Submission + - Tiny cores are here, and they change programming ( 3

An anonymous reader writes: Intel is returning to in-order cores after two decades with Atom and Knights. ARM is already building in-order cores for iPhones, iPads, and Androids. IBM has switched to in-order cores after building generations of out-of-order cores. This indicates a clear trend that in-order cores are back in the mainstream. Highlighting the performance characteristics of in-order and out-of-order cores, Dr. Aater Suleman's article explains why programming for in-order cores is very different from programming for the now-traditional out-of-order cores. Thus, this new trend requires a change in compilers, tools, and programming techniques. Compilers need to get better at removing useless code and instruction scheduling. Programmers need to weigh new trade-offs and perform classic optimizations that have been forgotten. I liked this article particularly for the very simple code examples and a simple explanation of in-order and out-of-order differences. The message is clear: programmers and compilers need to understand in-order cores and target their code better.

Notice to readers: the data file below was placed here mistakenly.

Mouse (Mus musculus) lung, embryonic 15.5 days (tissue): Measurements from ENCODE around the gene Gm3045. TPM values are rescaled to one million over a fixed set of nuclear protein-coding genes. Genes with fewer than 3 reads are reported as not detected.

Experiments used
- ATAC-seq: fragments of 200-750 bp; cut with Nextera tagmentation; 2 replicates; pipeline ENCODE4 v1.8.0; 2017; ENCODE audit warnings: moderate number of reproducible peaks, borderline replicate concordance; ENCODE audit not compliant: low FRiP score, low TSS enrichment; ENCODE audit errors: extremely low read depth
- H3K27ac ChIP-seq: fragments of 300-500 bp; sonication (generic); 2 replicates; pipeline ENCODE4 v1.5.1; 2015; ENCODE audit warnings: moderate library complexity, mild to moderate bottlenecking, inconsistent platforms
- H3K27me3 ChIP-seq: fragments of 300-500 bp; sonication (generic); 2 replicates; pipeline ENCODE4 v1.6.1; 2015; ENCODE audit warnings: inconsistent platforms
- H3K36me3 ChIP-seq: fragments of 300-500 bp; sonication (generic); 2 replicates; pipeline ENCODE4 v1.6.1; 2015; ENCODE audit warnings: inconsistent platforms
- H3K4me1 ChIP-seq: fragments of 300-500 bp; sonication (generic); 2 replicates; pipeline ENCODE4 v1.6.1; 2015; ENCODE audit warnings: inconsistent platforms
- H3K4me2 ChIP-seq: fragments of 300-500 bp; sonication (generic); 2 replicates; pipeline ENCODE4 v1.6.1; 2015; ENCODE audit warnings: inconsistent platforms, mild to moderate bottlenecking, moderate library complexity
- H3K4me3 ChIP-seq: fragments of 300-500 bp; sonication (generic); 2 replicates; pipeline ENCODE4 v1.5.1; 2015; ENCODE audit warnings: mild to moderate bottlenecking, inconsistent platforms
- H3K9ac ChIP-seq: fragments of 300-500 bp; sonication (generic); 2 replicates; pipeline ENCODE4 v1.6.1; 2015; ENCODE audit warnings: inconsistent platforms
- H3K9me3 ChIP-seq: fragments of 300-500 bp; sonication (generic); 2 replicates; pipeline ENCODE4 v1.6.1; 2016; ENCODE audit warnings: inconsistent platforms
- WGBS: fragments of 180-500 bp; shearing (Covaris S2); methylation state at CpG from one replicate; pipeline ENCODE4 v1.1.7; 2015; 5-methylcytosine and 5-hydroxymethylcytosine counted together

Submission + - SPAM: PayPal sues Google – Round 1 – FIGHT

hasanabbas1987 writes: "Just when Google was about to celebrate its big mobile payment thing, PayPal came and ruined everything. Bloomberg reports that PayPal filed a lawsuit against the G company today in California Superior Court, alleging that ex-PayPal executive, Osama Bedier siphoned off company’s trade secrets. The lawsuit also points finger at Stephanie Tilenius, also an ex-PayPal employee, who violated her contract in recruiting Bedier. The details of this leaked trade secrets are still unclear to us but let us wait and see what time unravels."
Link to Original Source

Submission + - FTC Cracks Down On Foreclosure Fraud Operation (

glacierwong writes: "

By Michael Kling on March 16, 2011